By Capt. Michael Savedow
The heat of July has a big influence on fishing in the Edgewater Backcountry and Mosquito Lagoon. Most people will fish early morning, late afternoon, or at night. Start your morning fishing trips as early as possible to take advantage of the sunrise feeding pattern.
Cloudy water is the usual for the summer months, so use baits a fish can find. Smell, sound and vibrations in the water are keys.Smell can be achieved with bait such as shrimp, cut bait or scented soft plastics like Gulp; sound made by topwater lures with rattles or poppers, and baitfish like croakers and pigfish, vibrations from live finger mullet, mud minnows, and lures like spoons. One of the best live baits right now are the tiny “mini mullet” which are widespread in the backcountry, lagoon and ICW during early summer. They hatched here locally in early spring, and now they’re just big enough to stay put in a cast net, usually hugging close to sandbars and shorelines. Fish them free lined and tail hooked in shallow water, or lip hooked with a small weight on the bottom of deeper holes and channels during summer heat. The small mullet are also great summer flats bait to freeline near shallow flats edges, oyster and shell bars.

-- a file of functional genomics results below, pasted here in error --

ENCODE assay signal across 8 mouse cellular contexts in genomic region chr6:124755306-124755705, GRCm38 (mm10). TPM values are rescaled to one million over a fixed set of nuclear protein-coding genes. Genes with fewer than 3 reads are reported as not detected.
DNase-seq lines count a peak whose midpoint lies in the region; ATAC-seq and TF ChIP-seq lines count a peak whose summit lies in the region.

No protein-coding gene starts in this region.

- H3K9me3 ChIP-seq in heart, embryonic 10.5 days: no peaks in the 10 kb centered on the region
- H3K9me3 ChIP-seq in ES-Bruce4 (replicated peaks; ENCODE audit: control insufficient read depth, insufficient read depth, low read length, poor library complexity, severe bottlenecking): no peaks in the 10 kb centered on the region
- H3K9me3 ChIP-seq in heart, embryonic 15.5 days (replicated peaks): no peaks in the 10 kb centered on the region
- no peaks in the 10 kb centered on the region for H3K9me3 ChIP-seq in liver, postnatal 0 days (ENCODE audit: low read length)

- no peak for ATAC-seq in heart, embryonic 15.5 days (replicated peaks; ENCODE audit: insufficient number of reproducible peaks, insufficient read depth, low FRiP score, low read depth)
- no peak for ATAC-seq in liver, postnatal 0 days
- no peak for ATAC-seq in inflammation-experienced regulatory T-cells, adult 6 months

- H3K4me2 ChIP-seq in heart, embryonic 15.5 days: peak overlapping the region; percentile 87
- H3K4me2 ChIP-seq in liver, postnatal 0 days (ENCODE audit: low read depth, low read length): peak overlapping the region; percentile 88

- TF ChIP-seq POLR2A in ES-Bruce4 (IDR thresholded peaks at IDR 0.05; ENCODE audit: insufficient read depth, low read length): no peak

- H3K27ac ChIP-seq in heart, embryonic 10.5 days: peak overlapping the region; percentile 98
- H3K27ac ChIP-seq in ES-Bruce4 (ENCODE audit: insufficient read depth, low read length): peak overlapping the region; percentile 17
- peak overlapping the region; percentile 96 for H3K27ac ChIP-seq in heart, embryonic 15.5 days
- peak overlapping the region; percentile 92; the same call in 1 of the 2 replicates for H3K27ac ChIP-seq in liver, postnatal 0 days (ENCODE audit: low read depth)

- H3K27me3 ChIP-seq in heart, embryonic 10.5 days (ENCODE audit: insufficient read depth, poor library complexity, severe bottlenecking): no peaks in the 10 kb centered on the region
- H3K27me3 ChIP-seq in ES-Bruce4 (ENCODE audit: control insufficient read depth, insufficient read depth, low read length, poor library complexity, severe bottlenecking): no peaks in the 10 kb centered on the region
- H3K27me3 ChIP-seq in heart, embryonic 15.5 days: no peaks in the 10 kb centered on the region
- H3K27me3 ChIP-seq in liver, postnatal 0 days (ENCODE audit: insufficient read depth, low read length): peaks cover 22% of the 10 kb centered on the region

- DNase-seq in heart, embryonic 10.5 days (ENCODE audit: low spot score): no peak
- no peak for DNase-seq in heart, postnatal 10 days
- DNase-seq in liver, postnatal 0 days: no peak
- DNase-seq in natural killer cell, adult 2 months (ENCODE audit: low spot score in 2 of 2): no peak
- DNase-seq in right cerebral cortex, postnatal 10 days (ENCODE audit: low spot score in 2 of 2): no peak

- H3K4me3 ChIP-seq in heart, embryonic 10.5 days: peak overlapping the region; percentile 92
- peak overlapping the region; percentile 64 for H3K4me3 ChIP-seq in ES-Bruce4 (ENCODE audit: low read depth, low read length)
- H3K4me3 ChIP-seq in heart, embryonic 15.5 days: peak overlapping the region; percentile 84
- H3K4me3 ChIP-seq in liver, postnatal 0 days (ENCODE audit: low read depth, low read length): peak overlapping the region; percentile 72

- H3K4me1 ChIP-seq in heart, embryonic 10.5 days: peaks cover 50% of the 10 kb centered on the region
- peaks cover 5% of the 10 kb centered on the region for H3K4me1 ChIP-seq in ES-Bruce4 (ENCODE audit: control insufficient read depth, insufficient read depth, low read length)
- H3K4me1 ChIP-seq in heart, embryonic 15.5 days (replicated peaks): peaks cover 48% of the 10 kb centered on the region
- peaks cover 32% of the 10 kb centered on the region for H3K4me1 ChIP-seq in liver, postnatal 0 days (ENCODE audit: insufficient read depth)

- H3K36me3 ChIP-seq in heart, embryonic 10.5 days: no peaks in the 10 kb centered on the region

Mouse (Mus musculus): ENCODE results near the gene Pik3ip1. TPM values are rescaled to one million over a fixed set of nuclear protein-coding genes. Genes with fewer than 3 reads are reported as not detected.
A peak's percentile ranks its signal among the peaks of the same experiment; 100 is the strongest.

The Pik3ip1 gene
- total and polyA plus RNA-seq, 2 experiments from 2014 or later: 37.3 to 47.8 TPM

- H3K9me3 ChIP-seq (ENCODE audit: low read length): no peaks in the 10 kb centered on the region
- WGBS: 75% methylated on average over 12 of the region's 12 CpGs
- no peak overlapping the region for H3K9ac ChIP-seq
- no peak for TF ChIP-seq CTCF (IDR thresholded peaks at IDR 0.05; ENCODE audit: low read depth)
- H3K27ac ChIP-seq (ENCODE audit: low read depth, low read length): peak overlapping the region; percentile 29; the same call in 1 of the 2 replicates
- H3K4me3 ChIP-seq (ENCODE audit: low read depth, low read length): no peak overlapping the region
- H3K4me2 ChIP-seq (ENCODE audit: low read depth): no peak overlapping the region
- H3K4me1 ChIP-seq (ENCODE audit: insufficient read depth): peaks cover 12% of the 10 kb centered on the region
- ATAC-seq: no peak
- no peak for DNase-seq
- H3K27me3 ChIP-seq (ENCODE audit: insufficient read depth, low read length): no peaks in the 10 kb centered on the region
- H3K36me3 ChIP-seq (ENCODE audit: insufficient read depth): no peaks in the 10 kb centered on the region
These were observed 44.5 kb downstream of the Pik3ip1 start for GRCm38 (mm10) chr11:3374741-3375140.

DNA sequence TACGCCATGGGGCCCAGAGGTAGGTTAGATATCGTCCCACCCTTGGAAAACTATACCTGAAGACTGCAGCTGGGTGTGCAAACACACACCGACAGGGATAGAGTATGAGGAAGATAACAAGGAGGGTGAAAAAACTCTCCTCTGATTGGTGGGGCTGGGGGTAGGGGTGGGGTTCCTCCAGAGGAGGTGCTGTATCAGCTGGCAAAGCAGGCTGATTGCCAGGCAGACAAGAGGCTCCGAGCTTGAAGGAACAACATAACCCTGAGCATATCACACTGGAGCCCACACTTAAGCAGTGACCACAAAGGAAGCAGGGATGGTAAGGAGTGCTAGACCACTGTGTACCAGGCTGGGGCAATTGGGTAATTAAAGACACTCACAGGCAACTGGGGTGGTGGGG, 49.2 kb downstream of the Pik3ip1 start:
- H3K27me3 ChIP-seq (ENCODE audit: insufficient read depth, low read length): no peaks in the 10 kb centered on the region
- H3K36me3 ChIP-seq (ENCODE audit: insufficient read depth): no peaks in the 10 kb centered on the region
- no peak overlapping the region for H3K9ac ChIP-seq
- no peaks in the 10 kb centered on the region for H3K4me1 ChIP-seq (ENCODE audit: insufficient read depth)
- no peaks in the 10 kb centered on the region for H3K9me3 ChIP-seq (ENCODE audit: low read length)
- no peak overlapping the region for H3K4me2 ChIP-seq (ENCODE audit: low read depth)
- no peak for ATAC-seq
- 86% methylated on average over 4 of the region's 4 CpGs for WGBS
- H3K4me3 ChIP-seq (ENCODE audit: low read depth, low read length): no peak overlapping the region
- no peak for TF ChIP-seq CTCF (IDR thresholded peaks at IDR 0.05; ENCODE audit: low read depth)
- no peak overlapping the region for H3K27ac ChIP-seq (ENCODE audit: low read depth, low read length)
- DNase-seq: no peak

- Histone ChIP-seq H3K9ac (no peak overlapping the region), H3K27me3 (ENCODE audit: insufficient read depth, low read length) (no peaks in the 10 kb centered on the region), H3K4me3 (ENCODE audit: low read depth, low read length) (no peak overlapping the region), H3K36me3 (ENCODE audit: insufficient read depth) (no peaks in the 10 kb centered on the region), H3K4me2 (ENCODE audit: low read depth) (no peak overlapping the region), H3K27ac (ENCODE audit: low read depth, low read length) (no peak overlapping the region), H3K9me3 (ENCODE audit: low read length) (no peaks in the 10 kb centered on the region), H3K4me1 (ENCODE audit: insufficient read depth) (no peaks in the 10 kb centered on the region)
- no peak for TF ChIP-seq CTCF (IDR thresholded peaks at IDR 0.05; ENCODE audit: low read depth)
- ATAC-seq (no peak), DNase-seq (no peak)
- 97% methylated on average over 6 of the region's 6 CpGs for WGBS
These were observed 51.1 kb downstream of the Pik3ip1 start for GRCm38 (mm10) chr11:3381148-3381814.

Another option to fight the heat is to fish shade as some fish do take advantage of man-made structures during middle day sunshine, under bridges, docks, and boats, plenty to pick from as there are uncountable docks and moored boats in coastal Volusia County. Main rule on these is to pick older structures and moorings. Old dock pilings are covered with barnacles and plant growth, in turn, attracting bait fish; seldom used docks are also a plus to hold better game fish, and docks with larger boats in residence usually have a deep hole to accommodate the boat. Fish sinking lures, shrimp and live bait fish close to and under the docks. You will have to deal with snags around the structures, but it comes with the territory. Longtime moored or docked boats are great FAD’s (Fish Attracting Device); structured oriented fish will be caught in close and under, including mangrove snapper, redfish, snook and trout. Open water game fish like jacks and ladyfish can be close by, attracted by the shady spot and baitfish. Many docks also have a bonus of nearby old standing pilings, oyster bars, grass beds and channel drop offs.
One of the best choices for summer night fishing are dock lights and bridges. Schools of bait fish and sometimes shrimp are attracted to the light and structure which, in turn, bring in the trout, snook, redfish, jacks, ladyfish, and snapper to name a few. Match the hatch of which type of bait you are seeing, use a small size lure, swim bait, jig, twitch bait, or soft plastic shrimp for most species. For the most strikes, a free lined live shrimp can be the go-to bait. Anchor just uptide and a cast out from the light, throw your bait upcurrent from the circle of light on the water and allow it to “swim” naturally through the target area. Outgoing tide can be best, but a moving tide in either direction is a must for a good bite.
Capt. Michael Savedow
Edgewater River Guide